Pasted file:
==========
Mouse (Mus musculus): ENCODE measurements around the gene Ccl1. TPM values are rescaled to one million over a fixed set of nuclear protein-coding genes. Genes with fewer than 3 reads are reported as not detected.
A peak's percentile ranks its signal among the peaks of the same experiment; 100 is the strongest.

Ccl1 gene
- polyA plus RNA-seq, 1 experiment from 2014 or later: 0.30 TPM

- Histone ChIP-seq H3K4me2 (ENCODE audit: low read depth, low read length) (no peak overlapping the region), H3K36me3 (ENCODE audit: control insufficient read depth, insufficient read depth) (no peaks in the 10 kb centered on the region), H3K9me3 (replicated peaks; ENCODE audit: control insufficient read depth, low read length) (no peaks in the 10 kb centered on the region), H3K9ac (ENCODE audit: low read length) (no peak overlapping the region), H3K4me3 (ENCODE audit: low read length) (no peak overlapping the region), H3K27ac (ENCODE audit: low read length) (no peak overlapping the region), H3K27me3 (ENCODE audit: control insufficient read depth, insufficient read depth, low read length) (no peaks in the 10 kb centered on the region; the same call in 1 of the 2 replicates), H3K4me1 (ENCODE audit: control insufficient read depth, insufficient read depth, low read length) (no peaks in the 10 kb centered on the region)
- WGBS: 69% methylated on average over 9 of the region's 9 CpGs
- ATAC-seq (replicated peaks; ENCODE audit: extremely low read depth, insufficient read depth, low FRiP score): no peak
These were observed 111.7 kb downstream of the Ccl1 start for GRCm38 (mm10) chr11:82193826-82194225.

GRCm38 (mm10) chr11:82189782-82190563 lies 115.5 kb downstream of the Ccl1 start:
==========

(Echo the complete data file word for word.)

Mouse (Mus musculus): ENCODE measurements around the gene Ccl1. TPM values are rescaled to one million over a fixed set of nuclear protein-coding genes. Genes with fewer than 3 reads are reported as not detected.
A peak's percentile ranks its signal among the peaks of the same experiment; 100 is the strongest.

Ccl1 gene
- polyA plus RNA-seq, 1 experiment from 2014 or later: 0.30 TPM

- Histone ChIP-seq H3K4me2 (ENCODE audit: low read depth, low read length) (no peak overlapping the region), H3K36me3 (ENCODE audit: control insufficient read depth, insufficient read depth) (no peaks in the 10 kb centered on the region), H3K9me3 (replicated peaks; ENCODE audit: control insufficient read depth, low read length) (no peaks in the 10 kb centered on the region), H3K9ac (ENCODE audit: low read length) (no peak overlapping the region), H3K4me3 (ENCODE audit: low read length) (no peak overlapping the region), H3K27ac (ENCODE audit: low read length) (no peak overlapping the region), H3K27me3 (ENCODE audit: control insufficient read depth, insufficient read depth, low read length) (no peaks in the 10 kb centered on the region; the same call in 1 of the 2 replicates), H3K4me1 (ENCODE audit: control insufficient read depth, insufficient read depth, low read length) (no peaks in the 10 kb centered on the region)
- WGBS: 69% methylated on average over 9 of the region's 9 CpGs
- ATAC-seq (replicated peaks; ENCODE audit: extremely low read depth, insufficient read depth, low FRiP score): no peak
These were observed 111.7 kb downstream of the Ccl1 start for GRCm38 (mm10) chr11:82193826-82194225.

GRCm38 (mm10) chr11:82189782-82190563 lies 115.5 kb downstream of the Ccl1 start: